Don’t you just love any reason for the man to grow his own beard! 😉

When it comes to the action stuff, and especially water and any kind of battle cry, it just starts to lift, and there’s much less fuss with this. And it looks better, I think.

Richard Armitage is a human with insecurities like the rest of us and it really is endearing.

And even through the early days of rehearsal and shooting, I didn’t really unpack my bag for about three weeks, ’cause I thought that I was going to be on the plane going home. But yeah, it’s worked out all right.

The excitement and joy he expresses about working on this production is infectious.

Every place we’ve arrived, it’s been– You don’t really have to do much work, like today, you don’t have to do much work. You sit in a barrel and get thrown around.

Yeah, you leap out of bed every morning and get to the top of a mountain. We had a few days like that where it just takes your breath away. Today is about just having fun, no dialogue.

As fans, we know from past interviews how much thought he puts into every character, but I loved reading about how much he put into creating Thorin. I could put so many quotes here, but I’ll just put a few of my favorites.

I think they needed him to be, and we– Well, I needed him to be heroic on the battlefield and somebody that still has a potential to rise to that state of brilliance on a battlefield, even though it’s like– He’s like a flame that’s fluttering, and has nearly been extinguished, but it has the potential to re-ignite.

You have to remove your human sentiment when it comes to greed and the accumulation of wealth. They see it as a very positive thing. But this particular group of dwarves, only thirteen of them have come out on this quest. Everyone else turned their backs and said, “No, no, no, leave it alone. Stay away from that mountain.” So it really is about thirteen survivors that are going to attempt to do something which people have dissuaded other dwarves from doing.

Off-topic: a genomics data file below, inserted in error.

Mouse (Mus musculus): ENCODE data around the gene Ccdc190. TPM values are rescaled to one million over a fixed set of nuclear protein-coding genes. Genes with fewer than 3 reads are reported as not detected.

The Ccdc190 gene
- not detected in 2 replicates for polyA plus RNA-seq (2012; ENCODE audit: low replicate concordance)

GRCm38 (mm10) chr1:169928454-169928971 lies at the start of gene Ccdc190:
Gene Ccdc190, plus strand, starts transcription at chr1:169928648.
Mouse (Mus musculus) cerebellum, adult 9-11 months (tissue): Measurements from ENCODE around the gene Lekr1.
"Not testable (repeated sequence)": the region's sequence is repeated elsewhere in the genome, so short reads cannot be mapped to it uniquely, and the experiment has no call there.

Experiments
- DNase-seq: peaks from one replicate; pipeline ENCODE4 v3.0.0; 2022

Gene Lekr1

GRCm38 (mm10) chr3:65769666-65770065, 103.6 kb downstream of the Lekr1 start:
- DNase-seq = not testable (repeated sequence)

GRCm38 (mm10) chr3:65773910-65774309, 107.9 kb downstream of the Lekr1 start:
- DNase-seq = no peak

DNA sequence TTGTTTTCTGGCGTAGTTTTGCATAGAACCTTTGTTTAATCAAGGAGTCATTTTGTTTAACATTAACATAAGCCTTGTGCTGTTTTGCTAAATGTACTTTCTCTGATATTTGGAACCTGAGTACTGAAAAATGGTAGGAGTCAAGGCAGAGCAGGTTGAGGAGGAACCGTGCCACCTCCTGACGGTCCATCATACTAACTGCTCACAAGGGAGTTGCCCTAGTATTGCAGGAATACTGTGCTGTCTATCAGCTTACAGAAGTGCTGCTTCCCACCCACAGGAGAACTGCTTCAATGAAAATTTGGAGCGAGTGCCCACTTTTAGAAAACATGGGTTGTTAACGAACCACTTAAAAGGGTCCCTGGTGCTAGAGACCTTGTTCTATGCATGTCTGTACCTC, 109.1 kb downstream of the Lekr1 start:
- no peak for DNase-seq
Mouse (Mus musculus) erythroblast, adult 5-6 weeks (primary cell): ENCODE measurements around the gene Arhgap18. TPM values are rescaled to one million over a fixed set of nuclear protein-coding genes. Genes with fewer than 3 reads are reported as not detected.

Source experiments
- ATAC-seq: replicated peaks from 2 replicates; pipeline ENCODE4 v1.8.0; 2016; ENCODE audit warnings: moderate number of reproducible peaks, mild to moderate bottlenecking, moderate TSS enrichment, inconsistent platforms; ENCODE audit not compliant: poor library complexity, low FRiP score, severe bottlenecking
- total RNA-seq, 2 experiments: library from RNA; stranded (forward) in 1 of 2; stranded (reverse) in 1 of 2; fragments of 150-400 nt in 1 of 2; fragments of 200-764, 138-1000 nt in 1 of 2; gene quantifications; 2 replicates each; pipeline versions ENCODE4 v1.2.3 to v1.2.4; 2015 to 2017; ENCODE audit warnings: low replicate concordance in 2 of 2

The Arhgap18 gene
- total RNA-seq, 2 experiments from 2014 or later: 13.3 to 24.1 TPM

I, personally, from Thorin’s point of view, I think he’s thinking less about the gold and more about his people and his own personal agenda with his grandfather, his father, and his nemesis Azog who slaughtered his grandfather.

I don’t know about you all, but I’d be exhausted at the end of the day:

At my heaviest, I’ve carried an extra thirty kilos on top of my own, so it’s about a quarter of my own body weight on top of what I already have.

“Holy Shit” moments are some of my favorites in LOTRs. I’m looking forward to them in The Hobbit films as well!

They set fire to K-Stage, and I did a slow motion sprint through the forest which was on fire. And they were dousing the stunt guy with the flame retardant gel. And then he stood and watched me do it, at which I had a ‘holy shit’ moment. I was like, “You’re not going to put any of that on me.” But that was kind of cool.

I think I put a shield through my lip and I smashed the shield in and had a mouthful of blood and this big, huge broken lip, and he said, “Okay, can you just try another one now?” I’m like, “Yeah, okay”, with this big mouthful of blood. But it looks great on the shot, because I’ve got this sort of bleeding teeth and it’s dripping out of my face…That’s, maybe, a ‘holy shit’ moment, swallowing my own teeth.

The thought of the writers rewriting the script to better suit the actors and the characters is really cool.

And that’s what I love about Philippa and Fran and Pete, the way they write is that they start to hear your voice, and they write for you, and they write for all of those characters. So the script has to change from where they started.